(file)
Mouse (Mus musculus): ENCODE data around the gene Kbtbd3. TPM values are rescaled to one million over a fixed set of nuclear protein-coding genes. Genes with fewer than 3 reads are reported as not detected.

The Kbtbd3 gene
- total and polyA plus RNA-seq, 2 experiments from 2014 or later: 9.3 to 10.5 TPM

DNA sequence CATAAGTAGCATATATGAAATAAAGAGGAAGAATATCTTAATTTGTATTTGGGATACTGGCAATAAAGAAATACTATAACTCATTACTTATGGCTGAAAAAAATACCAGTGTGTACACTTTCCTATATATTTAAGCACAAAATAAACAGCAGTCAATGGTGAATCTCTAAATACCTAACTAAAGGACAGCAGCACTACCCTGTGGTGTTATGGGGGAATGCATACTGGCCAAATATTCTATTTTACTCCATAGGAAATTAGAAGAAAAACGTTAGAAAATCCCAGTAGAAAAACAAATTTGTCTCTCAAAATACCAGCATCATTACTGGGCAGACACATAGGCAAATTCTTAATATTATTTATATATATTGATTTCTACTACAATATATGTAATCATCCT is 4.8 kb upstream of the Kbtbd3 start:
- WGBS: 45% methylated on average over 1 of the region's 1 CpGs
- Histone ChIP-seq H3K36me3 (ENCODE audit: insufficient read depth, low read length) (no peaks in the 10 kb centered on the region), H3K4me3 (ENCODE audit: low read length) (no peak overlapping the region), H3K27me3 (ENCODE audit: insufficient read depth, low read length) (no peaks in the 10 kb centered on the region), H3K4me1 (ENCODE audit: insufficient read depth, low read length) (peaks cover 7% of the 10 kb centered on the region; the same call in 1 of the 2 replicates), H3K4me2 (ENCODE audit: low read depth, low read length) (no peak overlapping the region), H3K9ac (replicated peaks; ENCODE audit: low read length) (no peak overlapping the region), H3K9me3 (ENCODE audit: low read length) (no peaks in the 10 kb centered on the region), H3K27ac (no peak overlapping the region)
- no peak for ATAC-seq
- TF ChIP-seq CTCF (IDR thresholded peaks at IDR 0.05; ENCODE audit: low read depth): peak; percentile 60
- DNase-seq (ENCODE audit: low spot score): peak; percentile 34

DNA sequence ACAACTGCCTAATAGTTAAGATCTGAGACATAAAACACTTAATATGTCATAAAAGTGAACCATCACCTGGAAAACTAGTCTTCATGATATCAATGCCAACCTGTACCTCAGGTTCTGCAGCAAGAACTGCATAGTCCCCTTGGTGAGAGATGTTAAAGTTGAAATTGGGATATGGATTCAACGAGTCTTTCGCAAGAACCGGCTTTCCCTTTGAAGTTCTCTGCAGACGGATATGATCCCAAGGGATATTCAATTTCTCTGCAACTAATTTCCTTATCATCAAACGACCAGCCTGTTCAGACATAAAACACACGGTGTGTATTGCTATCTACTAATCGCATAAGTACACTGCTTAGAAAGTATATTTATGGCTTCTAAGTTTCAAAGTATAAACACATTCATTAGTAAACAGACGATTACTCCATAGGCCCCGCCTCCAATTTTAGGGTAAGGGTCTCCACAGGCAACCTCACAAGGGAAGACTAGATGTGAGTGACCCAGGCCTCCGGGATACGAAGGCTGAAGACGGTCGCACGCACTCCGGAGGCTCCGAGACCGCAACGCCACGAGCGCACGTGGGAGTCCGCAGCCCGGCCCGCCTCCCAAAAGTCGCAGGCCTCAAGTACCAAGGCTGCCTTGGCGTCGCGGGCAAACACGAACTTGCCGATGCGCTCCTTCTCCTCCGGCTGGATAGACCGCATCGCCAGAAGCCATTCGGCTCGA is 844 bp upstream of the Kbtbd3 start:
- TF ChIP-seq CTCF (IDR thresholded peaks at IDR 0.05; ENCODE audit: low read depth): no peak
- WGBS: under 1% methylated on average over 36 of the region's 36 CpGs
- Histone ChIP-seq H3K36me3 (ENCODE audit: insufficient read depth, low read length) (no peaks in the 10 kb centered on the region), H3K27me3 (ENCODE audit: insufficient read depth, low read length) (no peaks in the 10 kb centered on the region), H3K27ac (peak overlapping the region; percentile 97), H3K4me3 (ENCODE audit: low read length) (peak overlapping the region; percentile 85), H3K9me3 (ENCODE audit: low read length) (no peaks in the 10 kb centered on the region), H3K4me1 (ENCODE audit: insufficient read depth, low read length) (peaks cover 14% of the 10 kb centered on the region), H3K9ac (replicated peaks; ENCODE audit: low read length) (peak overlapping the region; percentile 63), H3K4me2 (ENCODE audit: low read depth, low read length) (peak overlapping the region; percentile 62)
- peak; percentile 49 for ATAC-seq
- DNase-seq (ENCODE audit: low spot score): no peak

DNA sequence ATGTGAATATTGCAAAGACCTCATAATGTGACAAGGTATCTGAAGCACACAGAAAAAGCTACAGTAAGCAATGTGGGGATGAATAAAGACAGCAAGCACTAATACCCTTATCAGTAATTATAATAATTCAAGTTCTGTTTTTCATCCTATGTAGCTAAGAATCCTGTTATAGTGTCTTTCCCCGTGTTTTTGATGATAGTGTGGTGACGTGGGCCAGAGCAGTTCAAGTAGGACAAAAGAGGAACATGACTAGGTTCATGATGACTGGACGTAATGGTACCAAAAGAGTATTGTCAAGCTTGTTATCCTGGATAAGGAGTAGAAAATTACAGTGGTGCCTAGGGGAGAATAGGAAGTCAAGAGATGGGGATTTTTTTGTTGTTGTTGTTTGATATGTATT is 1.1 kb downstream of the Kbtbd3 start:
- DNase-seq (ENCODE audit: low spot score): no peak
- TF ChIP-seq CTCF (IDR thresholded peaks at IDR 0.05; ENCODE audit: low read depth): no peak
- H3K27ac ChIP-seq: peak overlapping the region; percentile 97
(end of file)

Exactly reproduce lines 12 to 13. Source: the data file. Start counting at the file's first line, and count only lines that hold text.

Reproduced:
- WGBS: under 1% methylated on average over 36 of the region's 36 CpGs
- Histone ChIP-seq H3K36me3 (ENCODE audit: insufficient read depth, low read length) (no peaks in the 10 kb centered on the region), H3K27me3 (ENCODE audit: insufficient read depth, low read length) (no peaks in the 10 kb centered on the region), H3K27ac (peak overlapping the region; percentile 97), H3K4me3 (ENCODE audit: low read length) (peak overlapping the region; percentile 85), H3K9me3 (ENCODE audit: low read length) (no peaks in the 10 kb centered on the region), H3K4me1 (ENCODE audit: insufficient read depth, low read length) (peaks cover 14% of the 10 kb centered on the region), H3K9ac (replicated peaks; ENCODE audit: low read length) (peak overlapping the region; percentile 63), H3K4me2 (ENCODE audit: low read depth, low read length) (peak overlapping the region; percentile 62)